“We didn’t ask for them in the first place,” Harper said, recalling the several visits Whole Foods officials made to the Growing Home farm.
She noted that, when Whole Foods opened, “they came with certain benefits or community engagement initiatives that helped to build the relationship between the company and the community, and we really thought it was going to work out. They came in saying that they wanted to be a part of that work in creating a local healthy food system, and that it was not a decision made with the intention of profitability, but rather a decision that they were making with their hearts.”
In the end, Whole Foods representatives stated it closed the two Chicago stores due to low profit.
The Healthy Food Program Development Act is more needed than ever, as two Aldi locations closed on the West and South Sides recently. Last year, Garfield Park’s Aldi at 3835 W. Madison St. closed down, with the City later acquiring the property in hopes of attracting a new food store. More recently, the Aldi on 7627 S. Ashland Ave, closed in June. Signs directed former patrons to the new Englewood Aldi, over three miles away.
Siri Hibbler, Garfield Park Chamber of Commerce CEO, is concerned with both the amount of properties that the City of Chicago owns on the West Side, but also with Mayor Lori Lightfoot’s apparent lack of urgency to bring in food suppliers to the neighborhood.
The City “owns all this land in Garfield Park,” Hibbler said. “If you own all this in Garfield Park, then you know it’s a food desert. You say you want to end poverty? Didn’t [Lightfoot] have a poverty summit in 2020? I know she did, because I attended. [Lightfoot] did all this stuff for show, because she did nothing to make a difference in our community, period. She hasn’t done anything but put an outdoor skate park on Madison and Pulaski.”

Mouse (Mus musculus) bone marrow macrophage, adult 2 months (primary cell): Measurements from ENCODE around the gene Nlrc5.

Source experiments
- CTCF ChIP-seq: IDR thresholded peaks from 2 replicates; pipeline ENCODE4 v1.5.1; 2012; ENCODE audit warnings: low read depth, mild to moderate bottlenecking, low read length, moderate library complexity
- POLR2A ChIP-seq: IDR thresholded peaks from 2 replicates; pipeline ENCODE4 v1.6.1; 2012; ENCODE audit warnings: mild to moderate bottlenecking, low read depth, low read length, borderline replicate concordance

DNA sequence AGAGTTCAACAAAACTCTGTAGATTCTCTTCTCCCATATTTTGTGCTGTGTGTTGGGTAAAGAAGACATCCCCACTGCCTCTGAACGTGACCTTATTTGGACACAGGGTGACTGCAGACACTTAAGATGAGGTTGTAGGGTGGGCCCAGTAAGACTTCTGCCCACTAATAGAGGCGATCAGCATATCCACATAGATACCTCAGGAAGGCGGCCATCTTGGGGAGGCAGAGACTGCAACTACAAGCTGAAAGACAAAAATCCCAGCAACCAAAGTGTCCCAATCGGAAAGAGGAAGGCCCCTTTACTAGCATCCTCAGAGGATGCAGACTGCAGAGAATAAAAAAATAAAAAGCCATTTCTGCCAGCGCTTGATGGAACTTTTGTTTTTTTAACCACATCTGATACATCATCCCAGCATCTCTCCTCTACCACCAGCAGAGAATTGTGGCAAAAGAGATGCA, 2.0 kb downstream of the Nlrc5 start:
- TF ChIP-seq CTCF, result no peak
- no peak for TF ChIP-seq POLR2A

Hibbler is skeptical of both the City and big developers’ promise to bring in grocery stores to the area, primarily because of the low median income of the neighborhood.
“Could be the big developers are waiting for change to happen, and the change is we need to get more people in the community with higher incomes,” Hibbler said. “So that when we build, we’ve got people who can support what we’re building financially.”
The Garfield Park Chamber of Commerce took several initiatives to fight food injustice and inaccessibility in the last few years. During the pandemic, GPCC distributed hundreds of grocery packages to seniors and families with children.
Alderwoman Pat Dowell (3rd Ward) stated that her office will continue to pursue Pete’s Fresh Market as a potential grocer in Bronzeville, noting that while “the Bronzeville Mariano’s, Jewel, and Walmart provide adequate food shopping choices, more quality fresh food options are needed,” Dowell said. “My office, pre pandemic, was pursuing Pete’s Fresh Market and it is my hope that Pete’s continues to be interested in a Bronzeville location. My office also supports the urban farms, farmers markets, and food offerings at Boxville.”
Harper’s bill, which passed after Whole Foods announced its departure, aims to combat food deserts on a State level. The HB 2382 Healthy Food Program Development Bill seeks to increase the number of healthful food retailers in food deserts across the State in urban, suburban, and rural areas by opening up coordination between the State’s Department of Agriculture and Department of Commerce and Economic Opportunity.
Harper emphasized the role of State agencies in implementing the bill, especially regarding the commercial distribution system for bringing fresh produce to retailers in areas with limited access to healthful options. Such retailers include small corner stores, which often serve as the main food sources for residents in food deserts.
“How can we help the stores that we already have to become healthier food retailers, and how can we usher and bring in even more of these food retailers?” Harper said, summing up the reason for the Healthy Food Access Program.
With proper implementation, the bill will help food deserts across the State of Illinois begin to see more healthful options stocking the shelves as well as new food retailers moving in, permanently.